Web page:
Sprint Shareholders Vote on Controversial Retention of Auditor

Hot on the heels of recent scandals involving Sprint Corporation executives and the tax shelters they purchased from Big Four accounting firm and auditor Ernst & Young, shareholder's at Sprint's annual meeting voiced a significant objection to the retention of E&Y as auditor for another year.

While the majority voted to keep E&Y, a resounding 38% voted to oust the auditor, an amount that pleases representatives from the AFL-CIO. The union had actively encouraged members to vote against the retention of E&Y, calling the dual relationship of E&Y as Sprint auditor and financial advisor to the company's executives, an "egregious conflict of interest." AFL-CIO deputy director for the group's Office of Investment indicated he believed any vote over 25% against E&Y is a victory for the union.

Sprint CEO Gary D. Forsee has promised to seriously consider the strong negative vote. "It is clear shareholders have spoken," said Mr. Foresee.

Sprint's former CEO, William T. Esrey, and former president, Ronald T. LeMay, are under investigation by the Internal Revenue Service for their participation in a tax shelter they purchased from and on the advice of E&Y. The two were dismissed from their jobs at Sprint earlier this year.

AFL-CIO secretary-treasurer Richard Trumka has been waging a campaign against the Securities and Exchange Commission to prohibit auditors from consulting on executive compensation. He said:

"By advising the board on executive compensation, an auditor is in effect evaluating the performance of that executive, a role that could make an auditor reluctant to draw attention to possible shortcomings by that executive in the future. Alternatively, if the auditor advises the executive on his or her compensation, the auditor is acting as an advocate for the executive, a role that conflicts with the auditor's duty to shareholders."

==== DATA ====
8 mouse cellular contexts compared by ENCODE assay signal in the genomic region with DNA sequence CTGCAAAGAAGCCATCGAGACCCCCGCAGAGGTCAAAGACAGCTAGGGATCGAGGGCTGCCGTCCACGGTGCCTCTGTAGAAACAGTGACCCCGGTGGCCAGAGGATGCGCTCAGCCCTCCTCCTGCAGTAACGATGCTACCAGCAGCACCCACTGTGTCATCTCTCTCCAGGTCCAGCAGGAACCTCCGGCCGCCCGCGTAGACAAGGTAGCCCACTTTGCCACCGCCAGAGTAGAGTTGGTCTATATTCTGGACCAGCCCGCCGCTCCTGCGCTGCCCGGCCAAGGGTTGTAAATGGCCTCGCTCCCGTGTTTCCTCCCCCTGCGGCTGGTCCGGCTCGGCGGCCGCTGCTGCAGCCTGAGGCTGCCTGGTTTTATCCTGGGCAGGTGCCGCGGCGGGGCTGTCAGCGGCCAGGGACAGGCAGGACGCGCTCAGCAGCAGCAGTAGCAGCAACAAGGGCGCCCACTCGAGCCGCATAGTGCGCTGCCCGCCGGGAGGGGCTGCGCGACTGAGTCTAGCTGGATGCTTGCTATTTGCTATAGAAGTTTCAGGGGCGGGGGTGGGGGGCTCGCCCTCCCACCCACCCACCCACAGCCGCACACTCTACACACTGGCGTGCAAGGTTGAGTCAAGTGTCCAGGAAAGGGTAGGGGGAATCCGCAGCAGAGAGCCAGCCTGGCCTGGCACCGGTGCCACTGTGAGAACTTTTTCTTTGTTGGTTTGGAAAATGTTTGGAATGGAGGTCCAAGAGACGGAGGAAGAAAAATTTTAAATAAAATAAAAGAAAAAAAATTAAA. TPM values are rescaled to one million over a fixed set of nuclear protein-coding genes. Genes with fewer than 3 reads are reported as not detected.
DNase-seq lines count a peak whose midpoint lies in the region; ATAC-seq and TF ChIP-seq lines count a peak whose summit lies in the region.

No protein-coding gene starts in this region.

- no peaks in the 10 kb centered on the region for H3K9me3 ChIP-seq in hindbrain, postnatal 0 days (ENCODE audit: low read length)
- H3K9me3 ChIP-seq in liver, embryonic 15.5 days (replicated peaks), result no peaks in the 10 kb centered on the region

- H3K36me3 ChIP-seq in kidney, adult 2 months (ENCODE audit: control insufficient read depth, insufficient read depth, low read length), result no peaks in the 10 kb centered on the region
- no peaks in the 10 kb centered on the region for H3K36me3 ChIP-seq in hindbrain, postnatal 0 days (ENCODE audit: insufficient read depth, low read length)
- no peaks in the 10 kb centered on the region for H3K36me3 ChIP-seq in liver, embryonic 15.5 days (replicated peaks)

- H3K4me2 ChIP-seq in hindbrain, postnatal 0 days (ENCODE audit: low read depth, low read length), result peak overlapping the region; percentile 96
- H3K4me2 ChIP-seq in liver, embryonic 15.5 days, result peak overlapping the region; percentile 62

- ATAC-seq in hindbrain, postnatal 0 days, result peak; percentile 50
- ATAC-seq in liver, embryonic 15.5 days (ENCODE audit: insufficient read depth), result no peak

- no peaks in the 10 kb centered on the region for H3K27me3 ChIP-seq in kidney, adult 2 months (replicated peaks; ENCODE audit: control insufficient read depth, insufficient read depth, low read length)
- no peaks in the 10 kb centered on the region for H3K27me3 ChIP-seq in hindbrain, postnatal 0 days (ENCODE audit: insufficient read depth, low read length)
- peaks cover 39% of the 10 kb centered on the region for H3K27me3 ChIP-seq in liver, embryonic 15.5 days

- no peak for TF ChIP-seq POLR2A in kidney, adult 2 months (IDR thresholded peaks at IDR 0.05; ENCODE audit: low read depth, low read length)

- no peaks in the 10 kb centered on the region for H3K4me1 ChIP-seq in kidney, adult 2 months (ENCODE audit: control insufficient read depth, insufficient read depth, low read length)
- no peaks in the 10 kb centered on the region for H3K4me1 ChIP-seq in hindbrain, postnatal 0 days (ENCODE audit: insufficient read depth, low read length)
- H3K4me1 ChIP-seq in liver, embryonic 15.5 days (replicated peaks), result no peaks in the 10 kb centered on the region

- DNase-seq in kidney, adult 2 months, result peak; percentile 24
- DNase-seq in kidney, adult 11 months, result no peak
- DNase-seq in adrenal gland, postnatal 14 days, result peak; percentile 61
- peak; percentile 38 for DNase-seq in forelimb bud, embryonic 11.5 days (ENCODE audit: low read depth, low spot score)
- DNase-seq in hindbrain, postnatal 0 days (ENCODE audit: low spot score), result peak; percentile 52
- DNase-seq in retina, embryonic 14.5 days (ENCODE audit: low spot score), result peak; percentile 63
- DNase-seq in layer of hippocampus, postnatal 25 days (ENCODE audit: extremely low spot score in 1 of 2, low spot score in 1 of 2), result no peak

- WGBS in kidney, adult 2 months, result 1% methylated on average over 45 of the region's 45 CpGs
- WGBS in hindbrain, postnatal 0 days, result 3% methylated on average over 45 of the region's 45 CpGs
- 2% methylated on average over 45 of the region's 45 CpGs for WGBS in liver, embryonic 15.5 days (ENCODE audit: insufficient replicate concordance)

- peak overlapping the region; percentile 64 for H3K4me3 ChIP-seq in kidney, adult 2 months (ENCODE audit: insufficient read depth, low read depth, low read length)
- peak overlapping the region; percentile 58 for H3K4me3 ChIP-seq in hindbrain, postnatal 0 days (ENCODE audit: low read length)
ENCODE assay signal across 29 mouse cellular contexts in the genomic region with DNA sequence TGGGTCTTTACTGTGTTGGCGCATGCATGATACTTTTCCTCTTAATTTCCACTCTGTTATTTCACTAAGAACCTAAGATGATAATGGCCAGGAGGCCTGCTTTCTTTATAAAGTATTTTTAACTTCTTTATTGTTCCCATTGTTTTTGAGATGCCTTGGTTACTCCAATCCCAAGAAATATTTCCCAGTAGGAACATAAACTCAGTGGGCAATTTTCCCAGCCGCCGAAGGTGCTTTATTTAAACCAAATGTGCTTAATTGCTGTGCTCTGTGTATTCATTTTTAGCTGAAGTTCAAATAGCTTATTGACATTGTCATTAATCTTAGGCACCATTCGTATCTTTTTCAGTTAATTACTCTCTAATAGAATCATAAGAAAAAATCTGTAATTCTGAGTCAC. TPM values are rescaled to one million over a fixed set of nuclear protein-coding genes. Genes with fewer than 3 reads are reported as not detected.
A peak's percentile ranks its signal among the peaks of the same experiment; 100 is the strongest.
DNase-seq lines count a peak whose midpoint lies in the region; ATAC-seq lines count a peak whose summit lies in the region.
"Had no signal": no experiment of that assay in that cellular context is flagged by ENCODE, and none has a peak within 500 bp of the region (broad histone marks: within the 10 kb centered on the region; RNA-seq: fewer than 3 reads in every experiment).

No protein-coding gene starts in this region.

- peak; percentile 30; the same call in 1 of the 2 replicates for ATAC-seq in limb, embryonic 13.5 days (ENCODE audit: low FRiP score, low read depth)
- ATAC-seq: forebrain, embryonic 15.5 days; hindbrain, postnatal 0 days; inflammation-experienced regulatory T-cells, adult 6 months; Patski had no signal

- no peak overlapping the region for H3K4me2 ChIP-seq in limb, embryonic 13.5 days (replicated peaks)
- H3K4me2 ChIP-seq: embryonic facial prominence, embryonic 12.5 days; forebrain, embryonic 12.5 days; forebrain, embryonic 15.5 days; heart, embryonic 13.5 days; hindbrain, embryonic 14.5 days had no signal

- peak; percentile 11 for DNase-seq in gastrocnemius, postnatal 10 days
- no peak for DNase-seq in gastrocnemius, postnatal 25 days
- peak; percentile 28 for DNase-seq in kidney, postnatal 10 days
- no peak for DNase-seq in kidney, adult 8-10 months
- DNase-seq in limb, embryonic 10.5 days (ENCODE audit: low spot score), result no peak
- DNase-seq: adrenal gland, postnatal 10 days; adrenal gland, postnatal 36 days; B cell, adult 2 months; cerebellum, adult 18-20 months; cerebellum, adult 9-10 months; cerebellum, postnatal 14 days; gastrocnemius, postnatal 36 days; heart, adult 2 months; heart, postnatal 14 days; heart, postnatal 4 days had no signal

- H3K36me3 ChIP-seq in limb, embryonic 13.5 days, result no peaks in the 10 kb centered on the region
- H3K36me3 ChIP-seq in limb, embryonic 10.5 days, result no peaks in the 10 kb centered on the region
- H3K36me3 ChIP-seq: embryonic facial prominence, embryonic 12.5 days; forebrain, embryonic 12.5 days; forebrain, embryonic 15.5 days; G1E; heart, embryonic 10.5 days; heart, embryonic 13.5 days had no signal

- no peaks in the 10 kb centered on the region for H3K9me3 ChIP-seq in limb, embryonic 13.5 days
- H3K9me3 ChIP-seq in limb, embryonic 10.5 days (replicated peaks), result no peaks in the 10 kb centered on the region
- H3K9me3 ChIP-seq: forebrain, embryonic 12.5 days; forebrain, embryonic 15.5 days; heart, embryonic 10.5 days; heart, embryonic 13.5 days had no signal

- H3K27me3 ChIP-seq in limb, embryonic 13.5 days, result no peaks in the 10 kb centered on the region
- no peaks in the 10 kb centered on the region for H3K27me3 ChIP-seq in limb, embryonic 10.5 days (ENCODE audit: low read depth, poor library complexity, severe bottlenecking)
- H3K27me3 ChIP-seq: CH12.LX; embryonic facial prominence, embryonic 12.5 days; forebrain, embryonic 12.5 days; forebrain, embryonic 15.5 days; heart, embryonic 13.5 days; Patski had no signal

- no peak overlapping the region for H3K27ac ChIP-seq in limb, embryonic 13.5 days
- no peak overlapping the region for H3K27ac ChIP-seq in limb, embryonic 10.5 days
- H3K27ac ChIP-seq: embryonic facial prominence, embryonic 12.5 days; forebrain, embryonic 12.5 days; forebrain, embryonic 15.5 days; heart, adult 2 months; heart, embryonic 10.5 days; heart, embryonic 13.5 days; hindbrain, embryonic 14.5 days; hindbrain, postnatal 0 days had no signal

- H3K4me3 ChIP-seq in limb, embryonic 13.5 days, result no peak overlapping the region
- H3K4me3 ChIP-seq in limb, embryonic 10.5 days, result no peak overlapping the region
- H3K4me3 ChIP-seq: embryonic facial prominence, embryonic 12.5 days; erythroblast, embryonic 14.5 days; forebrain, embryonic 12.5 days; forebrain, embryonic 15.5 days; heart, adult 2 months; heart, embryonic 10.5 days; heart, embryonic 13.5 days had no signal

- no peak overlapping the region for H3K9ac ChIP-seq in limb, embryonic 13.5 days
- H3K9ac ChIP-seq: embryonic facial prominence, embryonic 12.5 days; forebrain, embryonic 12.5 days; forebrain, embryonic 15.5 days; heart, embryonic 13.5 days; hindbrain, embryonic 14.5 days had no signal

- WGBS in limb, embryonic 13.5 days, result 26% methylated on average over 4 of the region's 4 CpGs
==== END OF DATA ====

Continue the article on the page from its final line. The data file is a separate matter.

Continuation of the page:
Sprint shareholders also voted to prevent independent auditors from providing financial services to members of Sprint's audit committee and executive directors, and they voted that Sprint should not be liable for paying for tax compliance services for company executives unless the services are available to all Sprint employees.

You may like these other stories...

The Public Company Accounting Oversight Board (PCAOB) on Tuesday adopted a new auditing standard and amendments in three areas of the audit that could pose an increased risk of material misstatement in company financial...
Read more from Larry Perry here and in the Today’s World of Audits archive.In my last article, I presented an overview of one of the first steps in the preplanning phase of an audit engagement: reviewing prior year...
Read more from Larry Perry here and in the Today’s World of Audits archive.AU-C Section 800, Special Considerations—Audits of Financial Statements Prepared in Accordance with Special Purpose Frameworks (SPFs),...

Upcoming CPE Webinars

Jul 16
Hand off work to others with finesse and success. Kristen Rampe, CPA will share how to ensure delegated work is properly handled from start to finish in this content-rich one hour webinar.
Jul 17
This webcast will cover the preparation of the statement of cash flows and focus on accounting and disclosure policies for other important issues described below.
Jul 23
We can’t deny a great divide exists between the expectations and workplace needs of Baby Boomers and Millennials. To create thriving organizational performance, we need to shift the way in which we groom future leaders.
Jul 24
In this presentation Excel expert David Ringstrom, CPA revisits the Excel feature you should be using, but probably aren't. The Table feature offers the ability to both boost the integrity of your spreadsheets, but reduce maintenance as well.